One interceptor that has attracted plenty of attention is the Rapere drone. The developers behind the technology say Rapere will hover over a target drone and lower a “tangle-line” to disable its rotor blades. “Right now we are flying under the radar for commercial reasons, but all will be revealed in time,” explains the Rapere project website.
“All you have to do is get something in the rotors,” noted Cummings, a former fighter pilot, but warned that it can be hard for an interceptor drone to find the “enemy drone.”
The Rapere drone uses 12 cameras pointing in every direction. The device uses a range-imaging technique called ‘structure from motion' to reach its target, according to the project website.
The U.S. military is also ramping up its anti-drone efforts. Last year, for example, the Office of Naval Research announced plans to build a laser weapon to shoot down drones.
However, Cummings believes that this type of technology, like the U.S. military's “Black Dart” anti-drone program, will be more effective at taking down much larger drones. She also noted the risk of collateral damage that laser weapons pose in a densely-populated area.
For secure locations such as the White House, quickly identifying small, low-flying drones will be key, according to Cummings. “They need to figure out how to detect these things,” she said. “Radar doesn't detect them so you really need some new camera vision technology.”
Wireless technology could also be a crucial weapon in combating the drone threat, enabling authorities to locate UAVs and also identify IP addresses associated with the devices.
Scott Schober, CEO of Metuchen, N.J.-based wireless specialist Berkeley Varitronics Systems told FoxNews.com that his company sells a drone detection tool. “All these commercial drones are using standard open Wi-Fi for video telemetry and control and communication,” he said. “We can pick up an approaching drone that might be a threat, the model number, its altitude and approach speed.”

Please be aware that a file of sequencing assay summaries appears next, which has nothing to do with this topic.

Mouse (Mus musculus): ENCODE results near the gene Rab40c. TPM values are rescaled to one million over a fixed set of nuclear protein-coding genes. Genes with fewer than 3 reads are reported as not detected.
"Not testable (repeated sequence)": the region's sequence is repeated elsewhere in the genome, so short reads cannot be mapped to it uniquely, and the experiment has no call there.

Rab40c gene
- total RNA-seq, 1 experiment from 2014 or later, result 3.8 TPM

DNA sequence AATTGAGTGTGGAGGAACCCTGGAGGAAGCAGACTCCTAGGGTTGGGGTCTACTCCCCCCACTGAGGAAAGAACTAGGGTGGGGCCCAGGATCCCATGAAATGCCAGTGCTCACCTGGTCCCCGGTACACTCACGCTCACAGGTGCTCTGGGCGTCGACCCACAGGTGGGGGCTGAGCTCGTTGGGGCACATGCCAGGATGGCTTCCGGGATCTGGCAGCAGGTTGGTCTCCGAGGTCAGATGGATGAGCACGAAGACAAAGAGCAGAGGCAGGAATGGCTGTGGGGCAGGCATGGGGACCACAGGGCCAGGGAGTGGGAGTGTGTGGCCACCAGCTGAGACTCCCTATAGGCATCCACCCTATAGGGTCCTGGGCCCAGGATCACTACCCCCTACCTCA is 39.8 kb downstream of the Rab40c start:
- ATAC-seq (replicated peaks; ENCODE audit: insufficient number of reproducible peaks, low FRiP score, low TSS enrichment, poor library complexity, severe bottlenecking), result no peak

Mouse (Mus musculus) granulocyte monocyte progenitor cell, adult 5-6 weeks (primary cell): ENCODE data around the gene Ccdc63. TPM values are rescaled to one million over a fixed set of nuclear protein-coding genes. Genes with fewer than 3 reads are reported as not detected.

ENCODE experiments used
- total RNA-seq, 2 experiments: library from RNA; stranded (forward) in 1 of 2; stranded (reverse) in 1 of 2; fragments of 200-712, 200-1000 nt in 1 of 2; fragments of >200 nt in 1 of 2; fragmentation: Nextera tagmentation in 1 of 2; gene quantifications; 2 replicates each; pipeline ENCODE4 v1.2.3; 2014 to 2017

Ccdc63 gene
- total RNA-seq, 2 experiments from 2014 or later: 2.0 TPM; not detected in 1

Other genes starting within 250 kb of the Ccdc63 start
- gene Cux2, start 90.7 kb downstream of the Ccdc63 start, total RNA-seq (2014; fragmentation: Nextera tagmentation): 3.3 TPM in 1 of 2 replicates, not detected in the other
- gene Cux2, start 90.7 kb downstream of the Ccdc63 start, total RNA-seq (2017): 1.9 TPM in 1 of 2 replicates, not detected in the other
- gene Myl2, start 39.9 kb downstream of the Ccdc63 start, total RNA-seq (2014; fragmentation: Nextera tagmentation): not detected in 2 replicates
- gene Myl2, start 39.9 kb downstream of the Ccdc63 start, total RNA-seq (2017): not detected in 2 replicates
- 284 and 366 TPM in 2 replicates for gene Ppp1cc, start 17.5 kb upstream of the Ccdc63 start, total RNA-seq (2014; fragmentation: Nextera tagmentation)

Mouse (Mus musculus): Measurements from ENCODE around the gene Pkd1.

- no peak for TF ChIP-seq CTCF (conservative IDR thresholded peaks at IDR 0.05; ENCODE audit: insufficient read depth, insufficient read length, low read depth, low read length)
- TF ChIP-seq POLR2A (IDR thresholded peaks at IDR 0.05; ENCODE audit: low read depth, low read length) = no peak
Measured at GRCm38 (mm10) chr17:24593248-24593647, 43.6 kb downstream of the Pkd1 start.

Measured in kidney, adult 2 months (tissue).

The company's Yellowjacket tablet Wi-Fi analyzer also can find the precise location of a drone and its pilot, according to Schober.
A man has claimed responsibility for the drone that crashed onto the White House grounds early Monday, an incident that triggered an immediate lockdown and a Secret Service investigation.
Secret Service spokeswoman Nicole B. Mainor said the individual contacted the agency Monday morning to "self-report" the incident. According to Mainor, "initial indications are that this incident occurred as a result of recreational use of the device."
A U.S. official told The Associated Press the man said he didn't mean to fly the drone over the White House; he is said to be cooperating with investigators. The New York Times reported he is a government employee, though he does not work for the White House.
The FAA is referring inquiries about today's incident to the White House.
Mayors Examine Community Policing
Building trust, improving police practices and addressing racial and economic disparities are some of the recommendations of the U.S. Conference of Mayors, which has been studying the issue of community policing.